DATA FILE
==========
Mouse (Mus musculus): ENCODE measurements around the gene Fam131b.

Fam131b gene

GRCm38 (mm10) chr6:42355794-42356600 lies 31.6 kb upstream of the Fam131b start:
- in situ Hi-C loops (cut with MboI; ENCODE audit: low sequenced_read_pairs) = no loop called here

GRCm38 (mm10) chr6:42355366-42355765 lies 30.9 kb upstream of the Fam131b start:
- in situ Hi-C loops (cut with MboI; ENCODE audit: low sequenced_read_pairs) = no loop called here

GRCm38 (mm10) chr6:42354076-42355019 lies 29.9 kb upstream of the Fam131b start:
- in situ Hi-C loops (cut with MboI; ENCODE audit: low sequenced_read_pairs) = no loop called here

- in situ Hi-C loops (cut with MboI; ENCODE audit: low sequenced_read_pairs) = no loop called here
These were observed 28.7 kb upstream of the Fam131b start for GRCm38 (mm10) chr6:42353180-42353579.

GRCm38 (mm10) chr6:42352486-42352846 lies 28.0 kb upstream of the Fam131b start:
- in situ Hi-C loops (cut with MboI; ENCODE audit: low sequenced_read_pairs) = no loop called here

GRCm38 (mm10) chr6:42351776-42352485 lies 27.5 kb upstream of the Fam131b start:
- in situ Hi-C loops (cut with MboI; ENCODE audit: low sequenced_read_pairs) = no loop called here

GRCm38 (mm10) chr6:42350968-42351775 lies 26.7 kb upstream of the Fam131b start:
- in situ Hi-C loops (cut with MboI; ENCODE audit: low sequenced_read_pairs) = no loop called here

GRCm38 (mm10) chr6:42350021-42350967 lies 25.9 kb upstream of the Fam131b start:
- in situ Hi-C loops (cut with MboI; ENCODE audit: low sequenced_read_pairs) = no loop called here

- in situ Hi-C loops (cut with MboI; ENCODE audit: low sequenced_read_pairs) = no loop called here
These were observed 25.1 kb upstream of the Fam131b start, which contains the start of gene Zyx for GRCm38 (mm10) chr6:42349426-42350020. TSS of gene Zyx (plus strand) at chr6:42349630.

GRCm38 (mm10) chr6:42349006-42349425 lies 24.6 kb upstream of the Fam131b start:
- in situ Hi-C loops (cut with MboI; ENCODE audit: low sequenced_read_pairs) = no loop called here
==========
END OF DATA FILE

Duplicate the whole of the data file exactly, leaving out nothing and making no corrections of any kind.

Mouse (Mus musculus): ENCODE measurements around the gene Fam131b.

Fam131b gene

GRCm38 (mm10) chr6:42355794-42356600 lies 31.6 kb upstream of the Fam131b start:
- in situ Hi-C loops (cut with MboI; ENCODE audit: low sequenced_read_pairs) = no loop called here

GRCm38 (mm10) chr6:42355366-42355765 lies 30.9 kb upstream of the Fam131b start:
- in situ Hi-C loops (cut with MboI; ENCODE audit: low sequenced_read_pairs) = no loop called here

GRCm38 (mm10) chr6:42354076-42355019 lies 29.9 kb upstream of the Fam131b start:
- in situ Hi-C loops (cut with MboI; ENCODE audit: low sequenced_read_pairs) = no loop called here

- in situ Hi-C loops (cut with MboI; ENCODE audit: low sequenced_read_pairs) = no loop called here
These were observed 28.7 kb upstream of the Fam131b start for GRCm38 (mm10) chr6:42353180-42353579.

GRCm38 (mm10) chr6:42352486-42352846 lies 28.0 kb upstream of the Fam131b start:
- in situ Hi-C loops (cut with MboI; ENCODE audit: low sequenced_read_pairs) = no loop called here

GRCm38 (mm10) chr6:42351776-42352485 lies 27.5 kb upstream of the Fam131b start:
- in situ Hi-C loops (cut with MboI; ENCODE audit: low sequenced_read_pairs) = no loop called here

GRCm38 (mm10) chr6:42350968-42351775 lies 26.7 kb upstream of the Fam131b start:
- in situ Hi-C loops (cut with MboI; ENCODE audit: low sequenced_read_pairs) = no loop called here

GRCm38 (mm10) chr6:42350021-42350967 lies 25.9 kb upstream of the Fam131b start:
- in situ Hi-C loops (cut with MboI; ENCODE audit: low sequenced_read_pairs) = no loop called here

- in situ Hi-C loops (cut with MboI; ENCODE audit: low sequenced_read_pairs) = no loop called here
These were observed 25.1 kb upstream of the Fam131b start, which contains the start of gene Zyx for GRCm38 (mm10) chr6:42349426-42350020. TSS of gene Zyx (plus strand) at chr6:42349630.

GRCm38 (mm10) chr6:42349006-42349425 lies 24.6 kb upstream of the Fam131b start:
- in situ Hi-C loops (cut with MboI; ENCODE audit: low sequenced_read_pairs) = no loop called here